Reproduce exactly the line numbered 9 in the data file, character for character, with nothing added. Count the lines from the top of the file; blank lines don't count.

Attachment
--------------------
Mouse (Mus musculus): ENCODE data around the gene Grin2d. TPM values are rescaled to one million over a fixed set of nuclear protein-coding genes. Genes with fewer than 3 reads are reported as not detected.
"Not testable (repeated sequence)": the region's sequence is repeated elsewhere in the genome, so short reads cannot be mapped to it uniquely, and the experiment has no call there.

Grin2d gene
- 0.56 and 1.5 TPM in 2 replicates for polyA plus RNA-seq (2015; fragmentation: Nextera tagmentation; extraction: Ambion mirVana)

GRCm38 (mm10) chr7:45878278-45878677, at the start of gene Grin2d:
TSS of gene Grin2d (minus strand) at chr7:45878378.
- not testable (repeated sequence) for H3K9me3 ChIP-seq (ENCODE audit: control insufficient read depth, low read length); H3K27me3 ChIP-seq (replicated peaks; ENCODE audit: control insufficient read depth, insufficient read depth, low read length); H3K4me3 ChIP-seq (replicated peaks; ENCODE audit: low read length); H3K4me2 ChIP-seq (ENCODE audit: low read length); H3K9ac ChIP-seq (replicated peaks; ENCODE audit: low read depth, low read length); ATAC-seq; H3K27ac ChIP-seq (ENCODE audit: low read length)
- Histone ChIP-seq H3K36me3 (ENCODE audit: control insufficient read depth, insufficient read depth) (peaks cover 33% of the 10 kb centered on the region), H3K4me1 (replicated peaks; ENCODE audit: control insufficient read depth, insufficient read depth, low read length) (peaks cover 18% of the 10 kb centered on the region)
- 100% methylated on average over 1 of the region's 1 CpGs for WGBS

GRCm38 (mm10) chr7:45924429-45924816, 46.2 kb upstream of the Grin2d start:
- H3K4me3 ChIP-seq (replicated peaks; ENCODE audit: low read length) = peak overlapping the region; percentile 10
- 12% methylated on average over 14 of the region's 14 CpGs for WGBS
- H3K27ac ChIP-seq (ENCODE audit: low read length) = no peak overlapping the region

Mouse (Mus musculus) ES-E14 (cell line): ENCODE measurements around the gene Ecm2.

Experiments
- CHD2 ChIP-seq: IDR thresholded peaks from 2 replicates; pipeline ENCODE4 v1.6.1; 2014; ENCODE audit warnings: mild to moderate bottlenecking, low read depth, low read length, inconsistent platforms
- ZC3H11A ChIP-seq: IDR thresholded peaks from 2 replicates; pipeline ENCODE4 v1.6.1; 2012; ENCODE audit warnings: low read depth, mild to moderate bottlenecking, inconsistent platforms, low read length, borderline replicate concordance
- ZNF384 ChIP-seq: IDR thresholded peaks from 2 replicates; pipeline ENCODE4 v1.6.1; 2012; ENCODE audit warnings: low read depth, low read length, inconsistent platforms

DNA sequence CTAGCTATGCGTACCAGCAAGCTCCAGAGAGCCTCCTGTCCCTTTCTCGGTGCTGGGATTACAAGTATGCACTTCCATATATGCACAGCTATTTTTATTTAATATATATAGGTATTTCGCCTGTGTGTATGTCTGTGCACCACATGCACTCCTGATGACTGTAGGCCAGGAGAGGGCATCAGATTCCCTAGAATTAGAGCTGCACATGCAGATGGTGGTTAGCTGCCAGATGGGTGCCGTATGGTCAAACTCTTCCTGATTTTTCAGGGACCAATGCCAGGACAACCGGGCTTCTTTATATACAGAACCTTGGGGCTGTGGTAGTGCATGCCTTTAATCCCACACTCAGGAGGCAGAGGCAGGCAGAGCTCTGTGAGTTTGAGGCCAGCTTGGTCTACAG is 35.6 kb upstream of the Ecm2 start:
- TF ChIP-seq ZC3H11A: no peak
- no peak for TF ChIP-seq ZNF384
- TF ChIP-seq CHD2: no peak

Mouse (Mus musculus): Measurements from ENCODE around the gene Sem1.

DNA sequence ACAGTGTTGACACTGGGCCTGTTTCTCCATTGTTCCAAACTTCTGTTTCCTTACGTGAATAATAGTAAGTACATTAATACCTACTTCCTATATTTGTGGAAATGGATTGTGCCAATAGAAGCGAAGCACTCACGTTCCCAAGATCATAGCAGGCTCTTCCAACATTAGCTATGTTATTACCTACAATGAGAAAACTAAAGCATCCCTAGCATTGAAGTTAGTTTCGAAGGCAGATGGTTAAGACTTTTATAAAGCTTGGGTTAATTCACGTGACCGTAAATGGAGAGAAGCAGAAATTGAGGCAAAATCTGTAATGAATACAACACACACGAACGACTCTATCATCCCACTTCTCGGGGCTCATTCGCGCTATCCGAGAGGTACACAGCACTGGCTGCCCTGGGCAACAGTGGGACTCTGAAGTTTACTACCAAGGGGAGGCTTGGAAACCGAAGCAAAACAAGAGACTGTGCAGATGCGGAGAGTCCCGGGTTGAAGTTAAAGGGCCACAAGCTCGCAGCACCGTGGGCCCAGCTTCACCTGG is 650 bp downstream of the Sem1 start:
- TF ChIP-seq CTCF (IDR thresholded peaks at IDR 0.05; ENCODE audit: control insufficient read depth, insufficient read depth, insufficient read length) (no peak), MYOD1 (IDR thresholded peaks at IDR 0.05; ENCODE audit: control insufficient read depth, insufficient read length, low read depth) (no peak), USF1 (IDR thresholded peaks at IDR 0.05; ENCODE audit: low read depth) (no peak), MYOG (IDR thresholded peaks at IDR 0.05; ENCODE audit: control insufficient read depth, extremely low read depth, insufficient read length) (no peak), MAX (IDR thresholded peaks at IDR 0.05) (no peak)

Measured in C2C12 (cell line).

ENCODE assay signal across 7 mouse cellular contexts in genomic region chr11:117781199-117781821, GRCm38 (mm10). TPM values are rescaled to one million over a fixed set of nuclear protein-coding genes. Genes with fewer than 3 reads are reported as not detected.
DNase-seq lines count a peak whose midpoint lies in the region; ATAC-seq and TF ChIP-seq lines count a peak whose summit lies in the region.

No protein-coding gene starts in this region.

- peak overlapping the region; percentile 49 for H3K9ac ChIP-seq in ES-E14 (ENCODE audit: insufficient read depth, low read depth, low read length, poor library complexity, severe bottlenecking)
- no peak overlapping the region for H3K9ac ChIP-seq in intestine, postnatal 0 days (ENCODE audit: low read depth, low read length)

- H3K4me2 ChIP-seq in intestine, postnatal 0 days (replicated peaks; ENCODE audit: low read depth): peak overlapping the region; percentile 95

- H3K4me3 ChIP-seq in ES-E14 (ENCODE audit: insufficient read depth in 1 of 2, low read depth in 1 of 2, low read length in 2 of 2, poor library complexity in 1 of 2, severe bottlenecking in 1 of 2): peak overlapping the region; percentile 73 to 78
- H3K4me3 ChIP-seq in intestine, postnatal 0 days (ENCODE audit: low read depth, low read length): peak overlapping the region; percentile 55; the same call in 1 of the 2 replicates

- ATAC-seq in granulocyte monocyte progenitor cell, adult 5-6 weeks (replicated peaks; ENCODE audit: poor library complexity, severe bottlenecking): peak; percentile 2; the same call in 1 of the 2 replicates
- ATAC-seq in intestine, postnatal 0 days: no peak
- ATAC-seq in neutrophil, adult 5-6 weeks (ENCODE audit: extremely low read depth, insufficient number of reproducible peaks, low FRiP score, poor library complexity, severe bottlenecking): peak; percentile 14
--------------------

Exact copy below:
- 100% methylated on average over 1 of the region's 1 CpGs for WGBS